Continue stirring and cooking over moderate heat. The mixture will begin to thicken after a few minutes. Continue stirring. The polenta is ready when it is very thick and begins to pull away from the sides of the pot (approximately 7 to 10 minutes).
Remove from heat and stir in the Jarlsburg and ¾ cup of the Parmesan. With a spatula, immediately scrape the polenta out into the prepared baking dish. Cool at room temperature, then cover with plastic wrap and refrigerate up to 48 hours in advance of roasting.
Cut the firm polenta into squares, triangles, or diamonds.
To roast, cut the cooled polenta into squares, triangles or diamonds. Using a spatula, transfer the pieces onto a lightly oiled baking sheet, sprinkle generously with the ½ cup of grated Parmesan, and place in a preheated 500-degree oven. Roast until golden brown and slightly puffy, about 7 minutes.
If preparing for the freezer to roast and serve at a later time, place the cut pieces of polenta on a plastic or parchment-lined baking sheet and freeze just until the pieces are thoroughly frozen (overnight, for example). Store the individually frozen pieces in a resealable plastic bag.
To roast, remove the desired number of pieces from the bag and place on a lightly greased baking sheet. Roast (while still frozen) in a 350 degree oven for 20 to 30 minutes, until lightly golden and puffy and thoroughly heated.
Note on polenta and semolina: Bob's Red Mill, a Portland-based company, makes both and they are available in the baking section of most supermarkets.
For a richer alternative: Prepare as above, but substitute 3 cups of half and half (or heavy cream) for 3 cups of the broth.
Makes enough polenta for a 9-by-13-inch baking dish, producing 12 to 15 1-inch thick pieces.
Polenta topping No. 1: Zesty tomato and balsamic sauce
1 cup chopped yellow onion
4 large cloves peeled and minced garlic
2 tablespoons extra-virgin olive oil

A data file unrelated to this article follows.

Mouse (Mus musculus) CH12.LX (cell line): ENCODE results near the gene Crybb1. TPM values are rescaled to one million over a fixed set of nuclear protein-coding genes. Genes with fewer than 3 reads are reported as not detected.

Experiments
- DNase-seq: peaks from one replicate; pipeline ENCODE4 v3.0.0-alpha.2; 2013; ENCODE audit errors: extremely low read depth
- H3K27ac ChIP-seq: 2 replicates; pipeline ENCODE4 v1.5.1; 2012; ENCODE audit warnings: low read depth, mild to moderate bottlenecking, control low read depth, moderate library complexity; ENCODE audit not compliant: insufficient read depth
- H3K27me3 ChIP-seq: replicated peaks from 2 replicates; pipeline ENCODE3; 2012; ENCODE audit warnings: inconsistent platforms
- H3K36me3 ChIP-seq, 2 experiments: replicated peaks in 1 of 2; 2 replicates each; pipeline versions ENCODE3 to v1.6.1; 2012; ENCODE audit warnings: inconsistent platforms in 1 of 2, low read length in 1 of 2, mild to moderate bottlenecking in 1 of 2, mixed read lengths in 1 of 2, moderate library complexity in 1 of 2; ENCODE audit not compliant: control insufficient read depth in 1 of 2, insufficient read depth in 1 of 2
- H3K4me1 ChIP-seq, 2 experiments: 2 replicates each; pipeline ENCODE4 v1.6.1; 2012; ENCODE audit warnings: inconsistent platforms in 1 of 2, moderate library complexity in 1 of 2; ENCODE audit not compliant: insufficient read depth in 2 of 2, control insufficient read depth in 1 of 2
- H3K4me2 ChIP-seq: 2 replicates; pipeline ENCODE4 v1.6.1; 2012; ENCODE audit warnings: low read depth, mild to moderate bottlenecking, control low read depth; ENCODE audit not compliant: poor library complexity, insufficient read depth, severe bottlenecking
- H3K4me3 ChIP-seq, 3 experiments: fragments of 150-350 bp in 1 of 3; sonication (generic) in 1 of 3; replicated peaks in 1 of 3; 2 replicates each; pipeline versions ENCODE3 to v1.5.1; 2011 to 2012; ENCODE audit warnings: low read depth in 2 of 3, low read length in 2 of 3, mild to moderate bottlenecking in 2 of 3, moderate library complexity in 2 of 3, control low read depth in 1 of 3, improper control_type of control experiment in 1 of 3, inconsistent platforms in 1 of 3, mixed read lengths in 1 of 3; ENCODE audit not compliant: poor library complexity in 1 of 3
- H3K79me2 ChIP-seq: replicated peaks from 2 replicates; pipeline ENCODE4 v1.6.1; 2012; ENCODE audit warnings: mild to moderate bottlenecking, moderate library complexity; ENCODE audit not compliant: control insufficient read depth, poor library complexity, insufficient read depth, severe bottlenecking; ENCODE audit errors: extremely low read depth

2 (14.5 ounce) cans diced tomatoes in juice
½ cup chicken or vegetable broth
1 tablespoons balsamic vinegar
2 tablespoons finely chopped fresh basil (or 2 teaspoons dried)
½ teaspoon ground white pepper (or freshly ground black pepper)
¼ teaspoon red pepper flakes
Salt to taste
Roasted polenta squares (as prepared in previous recipe)
Shredded Parmesan cheese
In a medium-sized skillet or heavy-bottomed pot, saute the onion and garlic in the olive oil over medium heat until the onion is soft and translucent. Add the tomatoes with the juice, broth, balsamic vinegar, basil, pepper flakes and white pepper. Simmer, uncovered, until the liquid has reduced and thickened. Add the balsamic vinegar and continue cooking to meld the flavors. Adjust seasonings, adding salt and additional pepper to taste.
To serve, remove the roasted polenta from the oven and place 1 to 2 pieces on each plate. Top the polenta with a serving of the tomato sauce. Pass Parmesan at the table.
Makes 4 servings.
Polenta topping No. 2: Marinated roasted vegetables
For the marinade:
1/3 cup of red or white wine vinegar
¼ cup dry red wine (such as Zinfandel, Cabernet, Shiraz, or Pinot Noir)
2 tablespoons soy sauce
1 teaspoon Worcestershire sauce
¼ teaspoon salt
¼ teaspoon freshly ground black pepper
3 cloves peeled and finely minced garlic
2/3 cup extra-virgin olive oil
Vegetables for Grilling:
¼ pound mushrooms (halved or whole, depending on size)
1 red sweet bell pepper, seeded and cut in thin strips
1 yellow sweet bell pepper, seeded and cut in strips
1 whole yellow onion, cut into thin strips or rings
Roasted polenta squares (as prepared in previous recipe)
Combine the vinegar, wine, soy sauce, Worcestershire sauce, salt, pepper, garlic and olive oil. Place the vegetables in one large container or two re-sealable plastic bags. Pour the marinade over the vegetables and marinate for up to 1 to 2 hours.
When ready to cook, remove the vegetables from the marinade (the marinade will keep for a couple of weeks, so refrigerate in a sealed jar for another round of veggies within that time-frame). Place the grill pan on top of the grill grate over hot coals or gas flame and let it heat through. Add the vegetables and let them cook, turning and tossing the veggies sort of as you would for a stir-fry, only slower, until they're lightly bronzed and cooked through.
Remove from heat.